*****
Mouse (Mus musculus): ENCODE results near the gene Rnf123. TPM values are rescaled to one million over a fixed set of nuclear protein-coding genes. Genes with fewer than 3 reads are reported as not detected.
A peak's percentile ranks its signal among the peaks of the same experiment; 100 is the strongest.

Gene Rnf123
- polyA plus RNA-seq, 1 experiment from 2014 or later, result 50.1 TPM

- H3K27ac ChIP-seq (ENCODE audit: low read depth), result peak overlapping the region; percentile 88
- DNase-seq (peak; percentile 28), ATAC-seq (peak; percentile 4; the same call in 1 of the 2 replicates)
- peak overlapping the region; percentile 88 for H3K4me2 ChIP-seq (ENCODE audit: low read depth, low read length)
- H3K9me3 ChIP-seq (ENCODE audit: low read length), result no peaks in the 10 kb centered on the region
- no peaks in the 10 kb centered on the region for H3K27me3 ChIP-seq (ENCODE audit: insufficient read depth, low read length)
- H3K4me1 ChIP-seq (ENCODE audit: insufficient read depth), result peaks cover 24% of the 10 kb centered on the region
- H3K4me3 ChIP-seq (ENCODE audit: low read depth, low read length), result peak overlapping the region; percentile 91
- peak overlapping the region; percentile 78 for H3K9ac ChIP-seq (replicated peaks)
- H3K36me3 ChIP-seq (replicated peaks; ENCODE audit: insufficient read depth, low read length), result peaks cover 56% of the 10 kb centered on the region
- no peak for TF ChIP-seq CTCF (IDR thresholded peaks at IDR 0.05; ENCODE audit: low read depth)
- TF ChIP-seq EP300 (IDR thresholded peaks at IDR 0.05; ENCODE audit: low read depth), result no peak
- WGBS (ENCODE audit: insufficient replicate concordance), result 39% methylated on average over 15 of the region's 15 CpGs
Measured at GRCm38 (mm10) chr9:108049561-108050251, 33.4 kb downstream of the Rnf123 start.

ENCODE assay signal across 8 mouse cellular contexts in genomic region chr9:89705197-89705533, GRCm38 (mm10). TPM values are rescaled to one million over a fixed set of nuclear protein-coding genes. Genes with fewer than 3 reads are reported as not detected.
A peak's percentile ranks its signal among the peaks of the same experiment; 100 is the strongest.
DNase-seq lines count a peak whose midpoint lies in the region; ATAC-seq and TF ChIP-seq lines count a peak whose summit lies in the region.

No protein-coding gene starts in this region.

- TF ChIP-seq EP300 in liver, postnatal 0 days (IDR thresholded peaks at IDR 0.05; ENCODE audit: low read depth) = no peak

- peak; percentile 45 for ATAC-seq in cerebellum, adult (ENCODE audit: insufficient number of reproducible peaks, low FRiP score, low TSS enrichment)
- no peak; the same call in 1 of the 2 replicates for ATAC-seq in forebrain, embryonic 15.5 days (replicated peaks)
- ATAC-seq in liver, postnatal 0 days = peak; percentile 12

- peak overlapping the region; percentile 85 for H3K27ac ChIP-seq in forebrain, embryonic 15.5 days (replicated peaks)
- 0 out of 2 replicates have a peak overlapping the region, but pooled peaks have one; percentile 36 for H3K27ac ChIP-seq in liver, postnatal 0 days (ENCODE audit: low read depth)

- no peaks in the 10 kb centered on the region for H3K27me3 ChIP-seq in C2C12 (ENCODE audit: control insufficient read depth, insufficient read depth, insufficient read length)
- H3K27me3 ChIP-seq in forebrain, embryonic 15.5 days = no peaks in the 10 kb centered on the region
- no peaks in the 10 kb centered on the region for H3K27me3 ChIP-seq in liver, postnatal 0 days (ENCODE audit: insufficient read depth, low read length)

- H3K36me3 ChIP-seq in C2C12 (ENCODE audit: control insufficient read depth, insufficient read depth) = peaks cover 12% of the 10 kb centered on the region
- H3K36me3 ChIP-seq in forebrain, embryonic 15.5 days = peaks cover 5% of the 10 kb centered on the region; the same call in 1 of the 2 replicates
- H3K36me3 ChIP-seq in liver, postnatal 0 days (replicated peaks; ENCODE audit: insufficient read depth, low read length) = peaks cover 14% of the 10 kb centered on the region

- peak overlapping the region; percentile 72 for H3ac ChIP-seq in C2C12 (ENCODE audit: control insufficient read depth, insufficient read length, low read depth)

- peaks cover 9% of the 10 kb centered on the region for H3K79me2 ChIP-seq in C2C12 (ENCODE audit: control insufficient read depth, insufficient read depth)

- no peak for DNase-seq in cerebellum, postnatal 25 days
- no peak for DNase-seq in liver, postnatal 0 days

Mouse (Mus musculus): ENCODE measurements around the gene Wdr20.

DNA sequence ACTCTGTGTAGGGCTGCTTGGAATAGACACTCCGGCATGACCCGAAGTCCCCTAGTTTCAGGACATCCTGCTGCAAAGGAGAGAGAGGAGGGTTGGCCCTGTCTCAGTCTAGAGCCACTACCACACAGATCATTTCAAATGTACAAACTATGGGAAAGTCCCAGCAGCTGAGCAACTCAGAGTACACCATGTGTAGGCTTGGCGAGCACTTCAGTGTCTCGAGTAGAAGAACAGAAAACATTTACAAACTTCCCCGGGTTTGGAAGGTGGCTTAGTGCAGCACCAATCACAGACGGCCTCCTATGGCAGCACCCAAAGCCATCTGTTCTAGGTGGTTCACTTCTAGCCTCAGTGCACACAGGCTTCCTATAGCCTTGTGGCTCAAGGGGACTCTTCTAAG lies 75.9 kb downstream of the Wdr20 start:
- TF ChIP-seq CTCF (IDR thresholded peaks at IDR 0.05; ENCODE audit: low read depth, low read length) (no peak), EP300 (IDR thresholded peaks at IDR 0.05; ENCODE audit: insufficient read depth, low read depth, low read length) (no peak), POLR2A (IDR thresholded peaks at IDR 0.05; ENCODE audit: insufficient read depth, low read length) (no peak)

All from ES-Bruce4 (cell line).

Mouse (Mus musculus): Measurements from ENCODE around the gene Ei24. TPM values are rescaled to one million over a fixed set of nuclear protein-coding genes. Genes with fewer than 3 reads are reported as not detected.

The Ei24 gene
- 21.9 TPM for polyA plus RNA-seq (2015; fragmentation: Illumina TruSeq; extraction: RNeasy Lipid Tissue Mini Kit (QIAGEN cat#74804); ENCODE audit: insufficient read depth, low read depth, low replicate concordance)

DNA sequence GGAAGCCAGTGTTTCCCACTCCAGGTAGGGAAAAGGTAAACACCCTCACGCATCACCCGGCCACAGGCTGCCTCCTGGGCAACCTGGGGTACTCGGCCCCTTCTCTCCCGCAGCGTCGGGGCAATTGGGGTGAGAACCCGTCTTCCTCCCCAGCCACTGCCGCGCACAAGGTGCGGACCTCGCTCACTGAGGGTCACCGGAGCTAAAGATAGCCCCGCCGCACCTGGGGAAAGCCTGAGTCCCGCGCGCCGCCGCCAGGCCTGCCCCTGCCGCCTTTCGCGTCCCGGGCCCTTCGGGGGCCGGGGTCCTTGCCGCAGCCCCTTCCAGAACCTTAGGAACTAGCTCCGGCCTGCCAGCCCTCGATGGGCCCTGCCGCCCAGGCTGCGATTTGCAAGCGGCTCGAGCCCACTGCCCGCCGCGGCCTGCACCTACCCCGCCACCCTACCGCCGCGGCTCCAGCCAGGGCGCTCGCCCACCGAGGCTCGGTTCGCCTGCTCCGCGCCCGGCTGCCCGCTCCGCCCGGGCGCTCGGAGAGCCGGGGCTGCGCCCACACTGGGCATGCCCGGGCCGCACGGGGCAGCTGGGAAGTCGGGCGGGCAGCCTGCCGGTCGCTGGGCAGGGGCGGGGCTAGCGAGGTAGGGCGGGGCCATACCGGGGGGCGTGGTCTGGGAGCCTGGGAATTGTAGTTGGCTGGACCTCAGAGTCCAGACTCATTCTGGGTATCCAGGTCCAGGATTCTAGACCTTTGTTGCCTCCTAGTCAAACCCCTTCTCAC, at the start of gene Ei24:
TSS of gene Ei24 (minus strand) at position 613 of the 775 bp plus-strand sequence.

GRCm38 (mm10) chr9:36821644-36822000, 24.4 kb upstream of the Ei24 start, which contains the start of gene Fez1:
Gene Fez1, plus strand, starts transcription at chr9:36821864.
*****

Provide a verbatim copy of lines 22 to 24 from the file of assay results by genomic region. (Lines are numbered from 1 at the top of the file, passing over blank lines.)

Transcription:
- TF ChIP-seq EP300 in liver, postnatal 0 days (IDR thresholded peaks at IDR 0.05; ENCODE audit: low read depth) = no peak

- peak; percentile 45 for ATAC-seq in cerebellum, adult (ENCODE audit: insufficient number of reproducible peaks, low FRiP score, low TSS enrichment)
- no peak; the same call in 1 of the 2 replicates for ATAC-seq in forebrain, embryonic 15.5 days (replicated peaks)